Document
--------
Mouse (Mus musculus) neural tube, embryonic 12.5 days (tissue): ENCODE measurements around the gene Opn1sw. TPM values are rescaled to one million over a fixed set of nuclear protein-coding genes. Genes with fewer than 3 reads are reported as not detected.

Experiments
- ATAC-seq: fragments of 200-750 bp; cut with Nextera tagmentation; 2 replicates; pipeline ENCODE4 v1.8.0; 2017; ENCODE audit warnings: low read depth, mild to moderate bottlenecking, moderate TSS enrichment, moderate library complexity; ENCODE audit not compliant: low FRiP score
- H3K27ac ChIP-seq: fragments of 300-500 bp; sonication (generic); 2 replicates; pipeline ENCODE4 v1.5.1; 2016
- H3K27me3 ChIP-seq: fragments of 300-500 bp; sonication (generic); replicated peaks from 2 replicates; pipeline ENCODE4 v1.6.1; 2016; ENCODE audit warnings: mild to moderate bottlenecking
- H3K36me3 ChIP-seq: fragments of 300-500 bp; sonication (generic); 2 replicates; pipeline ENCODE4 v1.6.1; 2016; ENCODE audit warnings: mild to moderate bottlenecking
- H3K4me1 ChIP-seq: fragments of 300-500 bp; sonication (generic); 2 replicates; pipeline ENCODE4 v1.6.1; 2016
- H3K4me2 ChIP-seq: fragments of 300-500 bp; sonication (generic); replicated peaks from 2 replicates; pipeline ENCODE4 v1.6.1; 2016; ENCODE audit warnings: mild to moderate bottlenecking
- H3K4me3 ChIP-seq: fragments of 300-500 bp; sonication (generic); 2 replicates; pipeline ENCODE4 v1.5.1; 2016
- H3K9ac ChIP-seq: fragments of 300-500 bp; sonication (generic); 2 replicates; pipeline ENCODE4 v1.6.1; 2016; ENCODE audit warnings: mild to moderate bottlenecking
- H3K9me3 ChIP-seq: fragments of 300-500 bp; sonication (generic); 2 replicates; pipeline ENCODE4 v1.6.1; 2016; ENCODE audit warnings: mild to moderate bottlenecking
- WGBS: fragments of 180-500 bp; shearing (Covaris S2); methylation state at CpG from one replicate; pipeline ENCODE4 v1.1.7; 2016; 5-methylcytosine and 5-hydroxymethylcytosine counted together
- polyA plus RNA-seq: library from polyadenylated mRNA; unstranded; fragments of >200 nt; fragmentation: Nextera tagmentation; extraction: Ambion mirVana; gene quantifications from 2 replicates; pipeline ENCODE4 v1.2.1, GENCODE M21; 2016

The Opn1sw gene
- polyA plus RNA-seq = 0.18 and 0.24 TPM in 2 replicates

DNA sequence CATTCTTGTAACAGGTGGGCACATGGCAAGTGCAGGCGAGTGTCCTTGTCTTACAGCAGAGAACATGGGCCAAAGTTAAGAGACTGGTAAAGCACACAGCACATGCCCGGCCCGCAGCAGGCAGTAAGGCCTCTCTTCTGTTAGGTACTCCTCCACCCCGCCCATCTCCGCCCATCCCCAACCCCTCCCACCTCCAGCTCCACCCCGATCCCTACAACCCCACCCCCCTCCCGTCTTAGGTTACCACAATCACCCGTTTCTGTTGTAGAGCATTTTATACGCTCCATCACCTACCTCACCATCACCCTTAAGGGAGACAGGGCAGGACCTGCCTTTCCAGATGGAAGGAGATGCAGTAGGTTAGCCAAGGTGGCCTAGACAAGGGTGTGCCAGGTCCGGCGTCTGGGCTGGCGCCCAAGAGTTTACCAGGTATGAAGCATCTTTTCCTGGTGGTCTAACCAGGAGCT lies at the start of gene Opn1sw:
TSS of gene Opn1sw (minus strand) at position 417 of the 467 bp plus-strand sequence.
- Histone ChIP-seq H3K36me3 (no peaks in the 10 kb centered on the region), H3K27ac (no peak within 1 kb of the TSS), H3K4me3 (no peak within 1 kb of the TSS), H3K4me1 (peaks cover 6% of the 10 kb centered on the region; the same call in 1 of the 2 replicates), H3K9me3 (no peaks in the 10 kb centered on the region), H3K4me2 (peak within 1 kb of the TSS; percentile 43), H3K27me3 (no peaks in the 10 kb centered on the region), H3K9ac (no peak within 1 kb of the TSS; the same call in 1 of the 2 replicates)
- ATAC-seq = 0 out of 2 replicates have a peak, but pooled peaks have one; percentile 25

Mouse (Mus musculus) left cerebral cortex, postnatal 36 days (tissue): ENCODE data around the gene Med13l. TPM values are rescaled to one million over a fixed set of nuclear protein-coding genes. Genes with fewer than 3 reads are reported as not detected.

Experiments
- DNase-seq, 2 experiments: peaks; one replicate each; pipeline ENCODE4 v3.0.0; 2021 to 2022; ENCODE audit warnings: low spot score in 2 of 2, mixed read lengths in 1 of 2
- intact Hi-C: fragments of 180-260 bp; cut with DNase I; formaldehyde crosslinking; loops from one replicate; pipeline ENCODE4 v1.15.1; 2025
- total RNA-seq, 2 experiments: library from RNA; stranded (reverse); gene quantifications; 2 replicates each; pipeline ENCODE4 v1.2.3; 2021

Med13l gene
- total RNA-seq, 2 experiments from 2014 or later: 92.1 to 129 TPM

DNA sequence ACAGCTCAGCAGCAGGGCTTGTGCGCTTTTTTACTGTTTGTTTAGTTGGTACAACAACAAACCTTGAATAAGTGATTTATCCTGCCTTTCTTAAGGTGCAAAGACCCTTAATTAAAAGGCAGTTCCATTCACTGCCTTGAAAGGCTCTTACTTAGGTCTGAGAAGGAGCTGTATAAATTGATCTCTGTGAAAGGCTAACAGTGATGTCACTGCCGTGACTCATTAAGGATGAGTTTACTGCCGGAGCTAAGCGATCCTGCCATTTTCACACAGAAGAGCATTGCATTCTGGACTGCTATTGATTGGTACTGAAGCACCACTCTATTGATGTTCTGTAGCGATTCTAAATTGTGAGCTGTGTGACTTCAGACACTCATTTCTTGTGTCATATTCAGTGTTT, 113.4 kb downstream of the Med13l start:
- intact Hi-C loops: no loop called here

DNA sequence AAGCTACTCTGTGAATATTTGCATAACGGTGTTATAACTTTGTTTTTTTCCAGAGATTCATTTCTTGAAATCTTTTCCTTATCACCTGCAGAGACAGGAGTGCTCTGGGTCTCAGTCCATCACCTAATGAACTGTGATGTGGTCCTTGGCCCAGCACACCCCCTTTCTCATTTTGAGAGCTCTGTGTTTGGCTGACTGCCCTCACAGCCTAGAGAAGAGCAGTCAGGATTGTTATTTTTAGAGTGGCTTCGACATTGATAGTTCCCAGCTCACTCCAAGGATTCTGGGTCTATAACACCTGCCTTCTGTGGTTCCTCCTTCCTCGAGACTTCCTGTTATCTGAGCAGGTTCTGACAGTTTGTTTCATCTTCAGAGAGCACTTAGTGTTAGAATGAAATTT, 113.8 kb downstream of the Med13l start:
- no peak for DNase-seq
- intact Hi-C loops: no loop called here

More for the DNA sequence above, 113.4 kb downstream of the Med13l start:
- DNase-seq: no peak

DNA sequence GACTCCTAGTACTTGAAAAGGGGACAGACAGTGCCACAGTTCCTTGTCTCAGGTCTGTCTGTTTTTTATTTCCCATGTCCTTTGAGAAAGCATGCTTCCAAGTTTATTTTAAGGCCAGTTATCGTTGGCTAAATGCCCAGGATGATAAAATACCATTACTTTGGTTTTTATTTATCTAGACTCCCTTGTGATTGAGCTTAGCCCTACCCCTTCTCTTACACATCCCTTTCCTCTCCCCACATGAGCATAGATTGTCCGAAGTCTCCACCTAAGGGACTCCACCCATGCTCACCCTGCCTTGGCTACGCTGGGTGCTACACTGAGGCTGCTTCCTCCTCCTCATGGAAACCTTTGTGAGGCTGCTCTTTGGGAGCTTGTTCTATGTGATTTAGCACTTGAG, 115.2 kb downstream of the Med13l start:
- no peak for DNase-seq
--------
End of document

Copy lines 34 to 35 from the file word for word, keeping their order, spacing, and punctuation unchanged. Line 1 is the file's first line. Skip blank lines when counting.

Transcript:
DNA sequence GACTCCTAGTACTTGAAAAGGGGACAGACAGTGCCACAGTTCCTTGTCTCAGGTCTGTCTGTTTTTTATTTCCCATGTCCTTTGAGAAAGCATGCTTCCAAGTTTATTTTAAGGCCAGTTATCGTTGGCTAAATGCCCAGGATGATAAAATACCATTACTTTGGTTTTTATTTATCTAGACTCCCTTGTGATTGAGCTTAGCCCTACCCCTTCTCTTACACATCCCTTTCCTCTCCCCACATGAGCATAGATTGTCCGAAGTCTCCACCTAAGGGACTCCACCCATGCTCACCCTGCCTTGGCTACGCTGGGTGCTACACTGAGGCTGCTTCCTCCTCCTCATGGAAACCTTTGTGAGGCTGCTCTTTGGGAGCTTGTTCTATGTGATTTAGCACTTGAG, 115.2 kb downstream of the Med13l start:
- no peak for DNase-seq